More than two-thirds of the planned lithium-ion battery production capacity in Europe is at risk of delay, downsizing or cancellation mainly due to the Inflation Reduction Act (IRA), according to a new study.
The study by European Federation for Transport and Environment AISB found that 68% of the planned annual production capacity on the continent was at risk. Significant volumes of this are at risk of being lost to the US as companies consider capitalising on the incentives provided by the Inflation Reduction Act, which went into effect on January 1.
Enjoy 12 months of exclusive analysis
- Regular insight and analysis of the industry’s biggest developments
- In-depth interviews with the industry’s leading figures
- Annual digital subscription to the PV Tech Power journal
- Discounts on Solar Media’s portfolio of events, in-person and virtual
Or continue reading this article for free
The study, titled ‘How not to lose it all’, corroborates anecdotal evidence of companies launching gigafactory projects switching interest over the Atlantic reported by Energy-Storage.news earlier this year. Its publisher is a continent-wide non-profit umbrella organisation promoting sustainable transport solutions.
Of the 1.8TWh of planned lithium-ion production capacity in 2030, the study designated 16% or 288GWh as at ‘high risk’, 52% or 936GWh as medium risk and the remaining 32%/576MWh as low risk. See the country breakdown below.
It didn’t define each category but said it was based on a calculation looking at the following factors:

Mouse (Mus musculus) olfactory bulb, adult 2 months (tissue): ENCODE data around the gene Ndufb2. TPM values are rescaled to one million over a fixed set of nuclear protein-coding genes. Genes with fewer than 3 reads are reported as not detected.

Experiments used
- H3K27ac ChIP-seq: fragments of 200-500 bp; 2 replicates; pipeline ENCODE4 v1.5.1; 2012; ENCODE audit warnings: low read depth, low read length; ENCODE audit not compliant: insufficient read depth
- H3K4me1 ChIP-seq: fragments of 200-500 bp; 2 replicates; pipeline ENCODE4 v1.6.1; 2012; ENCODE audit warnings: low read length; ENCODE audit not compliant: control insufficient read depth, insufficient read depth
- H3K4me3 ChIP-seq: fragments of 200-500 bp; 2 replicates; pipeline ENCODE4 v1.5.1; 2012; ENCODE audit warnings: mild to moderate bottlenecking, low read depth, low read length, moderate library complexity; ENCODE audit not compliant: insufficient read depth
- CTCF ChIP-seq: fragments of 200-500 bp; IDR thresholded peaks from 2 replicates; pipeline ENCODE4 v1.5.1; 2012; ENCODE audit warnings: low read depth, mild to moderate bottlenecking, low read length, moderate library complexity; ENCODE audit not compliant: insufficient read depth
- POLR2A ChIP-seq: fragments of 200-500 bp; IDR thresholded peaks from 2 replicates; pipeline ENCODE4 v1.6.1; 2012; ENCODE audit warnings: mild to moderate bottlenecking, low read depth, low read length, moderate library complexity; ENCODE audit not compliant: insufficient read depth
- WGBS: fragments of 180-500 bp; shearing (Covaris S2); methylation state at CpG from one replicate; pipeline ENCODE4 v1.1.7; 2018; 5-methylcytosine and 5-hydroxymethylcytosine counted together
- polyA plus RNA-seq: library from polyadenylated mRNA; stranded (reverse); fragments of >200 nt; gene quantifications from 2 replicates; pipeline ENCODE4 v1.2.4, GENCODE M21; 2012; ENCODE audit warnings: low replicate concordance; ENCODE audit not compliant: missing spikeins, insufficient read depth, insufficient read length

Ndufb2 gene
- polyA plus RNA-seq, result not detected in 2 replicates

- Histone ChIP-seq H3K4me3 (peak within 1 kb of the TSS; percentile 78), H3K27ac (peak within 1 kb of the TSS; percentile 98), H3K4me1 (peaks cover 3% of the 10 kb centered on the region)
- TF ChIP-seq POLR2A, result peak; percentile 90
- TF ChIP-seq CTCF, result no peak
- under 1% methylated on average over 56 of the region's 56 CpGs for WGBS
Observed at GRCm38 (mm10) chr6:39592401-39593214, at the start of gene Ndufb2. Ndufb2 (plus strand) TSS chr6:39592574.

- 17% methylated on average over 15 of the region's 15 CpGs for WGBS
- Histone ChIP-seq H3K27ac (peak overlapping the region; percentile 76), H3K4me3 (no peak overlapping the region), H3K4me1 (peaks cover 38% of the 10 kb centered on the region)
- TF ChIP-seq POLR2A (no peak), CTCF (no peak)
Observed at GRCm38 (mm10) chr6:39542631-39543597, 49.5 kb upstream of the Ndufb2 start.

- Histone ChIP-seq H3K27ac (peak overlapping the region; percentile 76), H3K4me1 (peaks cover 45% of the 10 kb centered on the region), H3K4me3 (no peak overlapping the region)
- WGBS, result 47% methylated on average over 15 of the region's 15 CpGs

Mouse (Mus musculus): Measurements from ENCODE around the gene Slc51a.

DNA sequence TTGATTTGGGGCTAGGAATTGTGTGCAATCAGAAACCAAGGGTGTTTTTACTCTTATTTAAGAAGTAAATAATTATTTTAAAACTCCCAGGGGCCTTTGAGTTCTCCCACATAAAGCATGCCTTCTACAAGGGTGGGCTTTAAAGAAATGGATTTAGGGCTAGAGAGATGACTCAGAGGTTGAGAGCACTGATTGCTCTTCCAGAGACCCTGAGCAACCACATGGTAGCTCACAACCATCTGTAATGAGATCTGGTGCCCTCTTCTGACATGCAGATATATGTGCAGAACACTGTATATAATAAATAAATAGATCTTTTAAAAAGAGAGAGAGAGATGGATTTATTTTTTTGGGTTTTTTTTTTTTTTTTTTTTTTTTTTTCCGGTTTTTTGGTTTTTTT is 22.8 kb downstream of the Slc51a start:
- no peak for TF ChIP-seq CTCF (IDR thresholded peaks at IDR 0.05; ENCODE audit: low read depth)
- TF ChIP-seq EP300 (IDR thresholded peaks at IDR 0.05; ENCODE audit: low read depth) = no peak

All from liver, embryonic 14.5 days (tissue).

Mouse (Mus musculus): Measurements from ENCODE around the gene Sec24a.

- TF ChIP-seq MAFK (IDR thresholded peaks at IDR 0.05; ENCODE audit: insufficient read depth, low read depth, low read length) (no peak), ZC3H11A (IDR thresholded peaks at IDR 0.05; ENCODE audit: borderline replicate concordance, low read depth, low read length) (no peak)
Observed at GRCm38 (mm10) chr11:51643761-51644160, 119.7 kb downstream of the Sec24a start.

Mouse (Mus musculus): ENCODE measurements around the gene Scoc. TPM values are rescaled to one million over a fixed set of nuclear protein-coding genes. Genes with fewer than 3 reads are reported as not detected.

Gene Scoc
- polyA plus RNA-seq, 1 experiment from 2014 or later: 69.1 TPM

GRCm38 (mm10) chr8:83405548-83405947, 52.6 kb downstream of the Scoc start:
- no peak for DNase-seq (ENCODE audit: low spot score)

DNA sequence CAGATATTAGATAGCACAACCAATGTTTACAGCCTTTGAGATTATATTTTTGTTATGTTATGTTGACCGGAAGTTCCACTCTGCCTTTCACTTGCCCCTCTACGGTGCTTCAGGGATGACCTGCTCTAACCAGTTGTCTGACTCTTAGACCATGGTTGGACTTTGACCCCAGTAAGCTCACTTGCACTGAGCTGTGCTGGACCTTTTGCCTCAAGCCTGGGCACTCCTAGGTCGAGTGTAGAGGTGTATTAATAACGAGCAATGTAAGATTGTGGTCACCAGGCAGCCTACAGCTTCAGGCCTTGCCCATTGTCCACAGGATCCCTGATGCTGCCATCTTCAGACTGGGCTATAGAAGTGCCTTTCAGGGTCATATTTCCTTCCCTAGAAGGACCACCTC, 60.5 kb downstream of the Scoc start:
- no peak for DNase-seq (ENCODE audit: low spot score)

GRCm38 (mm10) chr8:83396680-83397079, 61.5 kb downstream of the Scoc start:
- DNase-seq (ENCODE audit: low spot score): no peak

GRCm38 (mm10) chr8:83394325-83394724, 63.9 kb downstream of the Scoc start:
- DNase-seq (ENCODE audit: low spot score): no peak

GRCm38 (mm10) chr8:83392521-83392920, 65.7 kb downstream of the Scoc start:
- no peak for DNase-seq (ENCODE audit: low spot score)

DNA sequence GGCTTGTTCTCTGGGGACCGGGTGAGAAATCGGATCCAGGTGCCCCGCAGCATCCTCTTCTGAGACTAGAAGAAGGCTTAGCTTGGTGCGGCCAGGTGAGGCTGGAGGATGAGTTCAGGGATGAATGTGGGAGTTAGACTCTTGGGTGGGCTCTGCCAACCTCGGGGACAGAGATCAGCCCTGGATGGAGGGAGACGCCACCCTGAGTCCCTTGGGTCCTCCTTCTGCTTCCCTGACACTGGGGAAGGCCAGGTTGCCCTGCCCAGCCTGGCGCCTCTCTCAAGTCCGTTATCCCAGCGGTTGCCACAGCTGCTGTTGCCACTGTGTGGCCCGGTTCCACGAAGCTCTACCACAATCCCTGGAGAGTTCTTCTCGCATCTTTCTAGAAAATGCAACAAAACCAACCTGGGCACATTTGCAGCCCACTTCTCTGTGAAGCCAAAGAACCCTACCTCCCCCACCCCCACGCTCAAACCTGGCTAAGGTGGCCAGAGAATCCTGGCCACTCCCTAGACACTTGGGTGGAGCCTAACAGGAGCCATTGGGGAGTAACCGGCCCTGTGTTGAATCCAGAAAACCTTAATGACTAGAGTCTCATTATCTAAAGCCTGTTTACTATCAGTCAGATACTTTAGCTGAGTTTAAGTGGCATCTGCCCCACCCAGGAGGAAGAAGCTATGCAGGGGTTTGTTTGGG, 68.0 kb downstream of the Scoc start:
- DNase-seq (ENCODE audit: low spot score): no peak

- Secured funding
- Secured location
- Construction status & permits
- Investments from European OEMs or support from the EU institutions
- Already planned projects in the US
- Cooperation with the US OEMs.
It said the biggest risk was for those projects which have not yet secured financing or permits, started construction, secured offtakers or, in some cases, even chosen their battery chemistry, because these can be cancelled entirely.
“The simplicity, volume and bankability of the production credits available to battery cell, module and component manufacturing, as well as metals processing makes the US a highly attractive destination to build battery factories in,” the study said.
The projects most at risk of losing volumes to the US identified by the study are Tesla in Berlin, Northvolt in northern Germany and Italvolt near Turin. Northvolt said its Germany plant, the Dreit gigafactory planned in the town of Heide, was at risk of delay due to high energy prices late last year.
Energy-Storage.news meanwhile spoke to an analyst in August who said that all projects would be delayed to some extent.
The study assessed the risk by individual project too, assessing how much of each’s volumes are at risk. See the chart below and access the full study here.